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Stress Makes Women Nicer, Men Meaner. We all feel stressed from time to time, but the situations that get under your skin and the way you react to them may depend on your sex.

“There does seem to be a difference in how men and women react to stress, both on a behavioral and hormonal level,” says Sarah Nagle-Yang, MD. Overall, women get more anxious about personal relationships and family, while men tend to worry about on-the-job issues.

Hormones play an important role in how men and women respond to stress. Both men and women release cortisol – sometimes called the stress hormone – when confronting a stressful situation.

“Your body reacts in many different ways to this cortisol surge,” Dr. Nagle-Yang says. Cortisol creates a “fight or flight” response in your body. It signals that the situation you are in requires increased focus, strength, stamina and alertness.

Another hormone released during stressful situations is oxytocin.

“While both men and women have an increase in oxytocin, this increase is much larger in women,” she says.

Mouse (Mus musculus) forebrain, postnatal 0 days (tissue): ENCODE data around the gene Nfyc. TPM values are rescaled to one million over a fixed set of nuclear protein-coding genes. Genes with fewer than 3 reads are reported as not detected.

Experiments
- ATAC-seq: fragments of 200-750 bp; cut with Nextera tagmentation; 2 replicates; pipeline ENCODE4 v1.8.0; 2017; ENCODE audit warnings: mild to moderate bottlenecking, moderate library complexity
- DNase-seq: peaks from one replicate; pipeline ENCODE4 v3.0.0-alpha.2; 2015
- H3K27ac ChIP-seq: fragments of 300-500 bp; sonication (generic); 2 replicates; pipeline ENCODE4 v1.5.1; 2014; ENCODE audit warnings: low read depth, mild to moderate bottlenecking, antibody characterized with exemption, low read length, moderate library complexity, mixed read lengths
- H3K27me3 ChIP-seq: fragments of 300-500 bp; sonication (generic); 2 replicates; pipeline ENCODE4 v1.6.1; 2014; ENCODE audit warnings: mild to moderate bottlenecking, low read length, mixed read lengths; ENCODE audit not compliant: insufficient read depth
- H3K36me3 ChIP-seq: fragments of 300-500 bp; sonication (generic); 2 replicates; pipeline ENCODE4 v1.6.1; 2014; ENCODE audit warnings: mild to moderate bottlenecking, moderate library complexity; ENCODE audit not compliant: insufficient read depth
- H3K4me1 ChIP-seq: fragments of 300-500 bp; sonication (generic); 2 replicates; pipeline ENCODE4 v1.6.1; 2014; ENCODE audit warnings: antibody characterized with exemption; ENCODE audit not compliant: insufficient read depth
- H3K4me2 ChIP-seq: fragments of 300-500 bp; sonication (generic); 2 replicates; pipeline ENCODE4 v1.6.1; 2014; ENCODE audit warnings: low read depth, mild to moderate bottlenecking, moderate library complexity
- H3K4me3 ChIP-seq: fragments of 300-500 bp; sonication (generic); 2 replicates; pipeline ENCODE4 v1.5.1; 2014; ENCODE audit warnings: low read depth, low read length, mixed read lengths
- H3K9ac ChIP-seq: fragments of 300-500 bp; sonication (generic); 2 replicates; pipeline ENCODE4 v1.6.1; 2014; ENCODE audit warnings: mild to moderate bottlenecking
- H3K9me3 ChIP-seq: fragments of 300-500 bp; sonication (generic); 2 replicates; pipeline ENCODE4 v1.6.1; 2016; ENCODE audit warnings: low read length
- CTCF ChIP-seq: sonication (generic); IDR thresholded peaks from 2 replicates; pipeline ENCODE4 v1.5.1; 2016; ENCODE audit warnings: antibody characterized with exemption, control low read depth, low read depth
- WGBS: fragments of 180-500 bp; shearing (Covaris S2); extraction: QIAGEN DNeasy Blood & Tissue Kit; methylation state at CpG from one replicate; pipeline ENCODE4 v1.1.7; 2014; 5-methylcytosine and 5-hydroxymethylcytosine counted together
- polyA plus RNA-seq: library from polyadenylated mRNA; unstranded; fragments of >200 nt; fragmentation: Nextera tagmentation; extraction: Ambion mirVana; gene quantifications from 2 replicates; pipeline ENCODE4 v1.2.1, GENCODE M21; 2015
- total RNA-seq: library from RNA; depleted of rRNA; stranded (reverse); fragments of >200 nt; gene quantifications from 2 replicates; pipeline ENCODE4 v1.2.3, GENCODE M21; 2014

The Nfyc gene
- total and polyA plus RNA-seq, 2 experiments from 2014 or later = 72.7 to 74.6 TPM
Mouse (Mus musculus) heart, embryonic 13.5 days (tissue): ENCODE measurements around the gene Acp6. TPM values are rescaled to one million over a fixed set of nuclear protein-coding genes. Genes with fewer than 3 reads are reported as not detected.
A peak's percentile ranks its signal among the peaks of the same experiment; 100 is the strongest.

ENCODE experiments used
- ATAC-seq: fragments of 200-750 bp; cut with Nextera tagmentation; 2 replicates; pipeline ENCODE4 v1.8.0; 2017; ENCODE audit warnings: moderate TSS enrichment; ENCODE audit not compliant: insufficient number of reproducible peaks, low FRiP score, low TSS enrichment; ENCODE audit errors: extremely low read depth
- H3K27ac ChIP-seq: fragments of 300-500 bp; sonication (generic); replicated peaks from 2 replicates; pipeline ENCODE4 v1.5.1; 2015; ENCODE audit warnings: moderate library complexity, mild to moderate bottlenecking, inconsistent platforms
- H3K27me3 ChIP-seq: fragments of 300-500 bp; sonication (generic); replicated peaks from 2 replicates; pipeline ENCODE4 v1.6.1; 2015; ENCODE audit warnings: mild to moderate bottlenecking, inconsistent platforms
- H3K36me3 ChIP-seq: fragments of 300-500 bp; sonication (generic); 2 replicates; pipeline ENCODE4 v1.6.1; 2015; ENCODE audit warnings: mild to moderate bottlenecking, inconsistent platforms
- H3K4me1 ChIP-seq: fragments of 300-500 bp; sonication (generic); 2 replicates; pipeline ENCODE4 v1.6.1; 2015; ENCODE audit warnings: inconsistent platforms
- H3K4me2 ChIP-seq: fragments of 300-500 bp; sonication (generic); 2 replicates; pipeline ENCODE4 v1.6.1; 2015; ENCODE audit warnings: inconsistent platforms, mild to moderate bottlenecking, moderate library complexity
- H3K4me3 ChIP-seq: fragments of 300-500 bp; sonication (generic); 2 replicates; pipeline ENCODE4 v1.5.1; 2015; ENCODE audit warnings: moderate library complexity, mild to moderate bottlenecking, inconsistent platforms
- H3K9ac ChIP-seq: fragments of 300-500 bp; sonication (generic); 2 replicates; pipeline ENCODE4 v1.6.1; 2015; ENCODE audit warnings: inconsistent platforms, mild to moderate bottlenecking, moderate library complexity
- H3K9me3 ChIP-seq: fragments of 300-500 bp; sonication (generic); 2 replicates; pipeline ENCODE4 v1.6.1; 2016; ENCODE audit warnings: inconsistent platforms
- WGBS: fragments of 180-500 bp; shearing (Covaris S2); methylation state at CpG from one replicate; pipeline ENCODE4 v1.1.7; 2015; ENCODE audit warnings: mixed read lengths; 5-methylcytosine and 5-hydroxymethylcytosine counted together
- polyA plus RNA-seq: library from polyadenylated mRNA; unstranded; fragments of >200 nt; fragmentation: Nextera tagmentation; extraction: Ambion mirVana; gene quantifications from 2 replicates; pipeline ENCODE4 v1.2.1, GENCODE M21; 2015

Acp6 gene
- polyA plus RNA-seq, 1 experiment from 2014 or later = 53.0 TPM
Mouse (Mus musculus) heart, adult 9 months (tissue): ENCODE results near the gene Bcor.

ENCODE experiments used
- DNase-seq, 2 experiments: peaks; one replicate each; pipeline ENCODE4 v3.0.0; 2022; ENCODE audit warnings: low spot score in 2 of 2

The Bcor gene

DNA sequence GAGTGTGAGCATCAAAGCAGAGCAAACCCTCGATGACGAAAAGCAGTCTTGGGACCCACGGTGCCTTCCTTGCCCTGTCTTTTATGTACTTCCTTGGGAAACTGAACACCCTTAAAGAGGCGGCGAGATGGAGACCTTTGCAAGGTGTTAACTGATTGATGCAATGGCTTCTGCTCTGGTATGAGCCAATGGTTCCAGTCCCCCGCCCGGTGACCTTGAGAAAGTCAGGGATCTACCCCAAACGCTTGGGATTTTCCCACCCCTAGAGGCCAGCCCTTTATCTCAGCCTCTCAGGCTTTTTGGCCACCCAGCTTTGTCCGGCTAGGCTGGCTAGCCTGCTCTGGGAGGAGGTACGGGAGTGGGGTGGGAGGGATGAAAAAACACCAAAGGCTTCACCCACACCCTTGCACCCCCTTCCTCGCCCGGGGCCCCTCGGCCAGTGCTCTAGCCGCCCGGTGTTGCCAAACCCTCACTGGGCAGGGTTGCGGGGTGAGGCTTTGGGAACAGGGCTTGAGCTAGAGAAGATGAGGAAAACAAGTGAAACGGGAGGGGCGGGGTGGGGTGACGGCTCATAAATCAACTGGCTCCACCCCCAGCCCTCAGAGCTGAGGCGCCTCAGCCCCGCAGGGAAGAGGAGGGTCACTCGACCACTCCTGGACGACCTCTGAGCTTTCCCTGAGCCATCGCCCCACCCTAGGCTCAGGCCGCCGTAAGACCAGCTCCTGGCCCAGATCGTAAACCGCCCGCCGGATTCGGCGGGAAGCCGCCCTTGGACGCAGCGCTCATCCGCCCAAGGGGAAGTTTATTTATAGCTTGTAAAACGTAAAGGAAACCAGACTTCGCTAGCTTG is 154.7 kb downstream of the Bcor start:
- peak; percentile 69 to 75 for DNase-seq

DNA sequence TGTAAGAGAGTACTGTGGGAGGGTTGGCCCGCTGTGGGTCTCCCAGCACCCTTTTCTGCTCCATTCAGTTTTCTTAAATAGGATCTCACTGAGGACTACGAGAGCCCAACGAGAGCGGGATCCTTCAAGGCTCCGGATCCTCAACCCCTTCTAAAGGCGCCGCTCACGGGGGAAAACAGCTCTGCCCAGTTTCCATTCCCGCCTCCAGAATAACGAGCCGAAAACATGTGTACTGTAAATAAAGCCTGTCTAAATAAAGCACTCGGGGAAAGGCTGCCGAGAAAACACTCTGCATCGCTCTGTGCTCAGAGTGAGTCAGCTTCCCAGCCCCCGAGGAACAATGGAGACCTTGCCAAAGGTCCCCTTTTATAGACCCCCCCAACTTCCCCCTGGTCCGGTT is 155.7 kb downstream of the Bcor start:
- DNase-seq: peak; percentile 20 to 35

Oxytocin is a hormone known for its role in social bonding, like the connection between a mother and her baby. Whereas cortisol produces a fight or flight response, oxytocin brings out a “tend and befriend” response. This may help to make women nicer and men meaner–at least in the short term.

“Behaviorally, some studies have shown that women tend to deal with moderate amounts of stress by becoming more nurturing, while men are more likely to cope with stress by searching for an outlet like sports or music,” Dr. Nagle-Yang says.

Stress is a natural biological and psychological response to a perceived threat or challenge, but when it becomes severe and chronic, it can wreak havoc on your health.

Some of the health problems that can plague both men and women are:

  • Weakened immune system
  • Muscle tension
  • Severe insomnia
  • High blood pressure
  • Obesity
  • Depression
  • Anxiety

“If we listen to what our body is telling us, we can take proactive steps to put things back in balance. Often, cutting back on outside commitments, maintaining relationships and incorporating exercise into our weekly routines are some examples of ways to practice stress management,” she says.

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